I upgraded some software and paid an extra ten bucks for the installation CD. This makes restoration much easier when it becomes necessary. But for instant gratification, I downloaded the software so that I could begin using it immediately, while waiting for the disk to arrive. (It took 29 days, but that is a different story—or perhaps two.)
When the software arrived, I was dismayed at the packaging: what a waste of resources, what excess. The cost to produce the package surely exceeded the cost to produce the CD. Just send me the CD in a functional case. I don’t need a case within a box within another box within a sleeve (which was placed in another box for shipping).
Although the packaging was impressive and professional in appearance, it was also unnecessary and served no useful function. True, all software that is sold retail is similarly packaged, but this is a throwback to when a manual came with the software, thereby requiring a box. Over time, as the manual slimmed down and then became non-existent, but the box size remained unchanged while the packaging became more substantial.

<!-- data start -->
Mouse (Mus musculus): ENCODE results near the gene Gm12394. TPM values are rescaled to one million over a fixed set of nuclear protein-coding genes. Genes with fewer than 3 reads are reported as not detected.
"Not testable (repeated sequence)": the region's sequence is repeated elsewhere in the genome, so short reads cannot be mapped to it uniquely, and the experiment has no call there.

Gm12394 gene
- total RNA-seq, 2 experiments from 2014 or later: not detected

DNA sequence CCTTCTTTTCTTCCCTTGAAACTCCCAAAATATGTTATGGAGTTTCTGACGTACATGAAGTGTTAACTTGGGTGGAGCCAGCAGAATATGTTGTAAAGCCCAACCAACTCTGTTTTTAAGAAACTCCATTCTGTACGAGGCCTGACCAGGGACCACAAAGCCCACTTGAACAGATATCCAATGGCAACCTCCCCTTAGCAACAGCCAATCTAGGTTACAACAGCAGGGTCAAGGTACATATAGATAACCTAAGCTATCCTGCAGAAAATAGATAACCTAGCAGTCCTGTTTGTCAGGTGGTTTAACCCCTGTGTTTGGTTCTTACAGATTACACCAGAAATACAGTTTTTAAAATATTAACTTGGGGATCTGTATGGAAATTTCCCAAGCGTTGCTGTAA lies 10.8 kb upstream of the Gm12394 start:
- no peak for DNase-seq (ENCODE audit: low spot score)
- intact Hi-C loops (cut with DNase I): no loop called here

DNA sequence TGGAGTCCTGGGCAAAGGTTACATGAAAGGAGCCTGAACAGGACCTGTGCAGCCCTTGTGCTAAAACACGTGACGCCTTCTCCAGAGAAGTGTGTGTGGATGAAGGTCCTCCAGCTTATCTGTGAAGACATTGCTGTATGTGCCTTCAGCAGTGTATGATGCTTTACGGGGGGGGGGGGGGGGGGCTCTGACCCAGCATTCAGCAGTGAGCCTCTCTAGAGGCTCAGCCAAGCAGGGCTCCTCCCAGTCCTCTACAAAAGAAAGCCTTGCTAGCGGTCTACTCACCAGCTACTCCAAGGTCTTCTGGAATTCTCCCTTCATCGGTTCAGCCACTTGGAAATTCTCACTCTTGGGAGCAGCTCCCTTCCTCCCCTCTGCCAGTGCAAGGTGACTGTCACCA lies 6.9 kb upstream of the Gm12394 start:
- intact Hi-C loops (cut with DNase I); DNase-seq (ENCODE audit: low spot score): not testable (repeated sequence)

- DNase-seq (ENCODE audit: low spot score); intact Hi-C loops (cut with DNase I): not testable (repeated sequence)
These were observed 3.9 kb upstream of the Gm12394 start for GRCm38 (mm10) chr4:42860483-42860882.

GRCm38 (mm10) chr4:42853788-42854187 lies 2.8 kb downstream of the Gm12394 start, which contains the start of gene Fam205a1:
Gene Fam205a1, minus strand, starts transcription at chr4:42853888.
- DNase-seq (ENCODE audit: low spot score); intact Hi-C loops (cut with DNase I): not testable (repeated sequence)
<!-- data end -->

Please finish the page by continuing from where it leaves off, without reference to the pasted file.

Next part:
The software can easily be packaged like movie DVDs or better yet, like music CDs. Doing so would cut production costs, reduce waste, save retail shelf space, and make shipping easier and cheaper.
Of course, it would also give me one less thing to rant about.
Peter Lyle DeHaan, PhD, is publisher, editor, author, and blogger with 30 years of writing and publishing experience. Check out his book The Successful Author for tips and insights.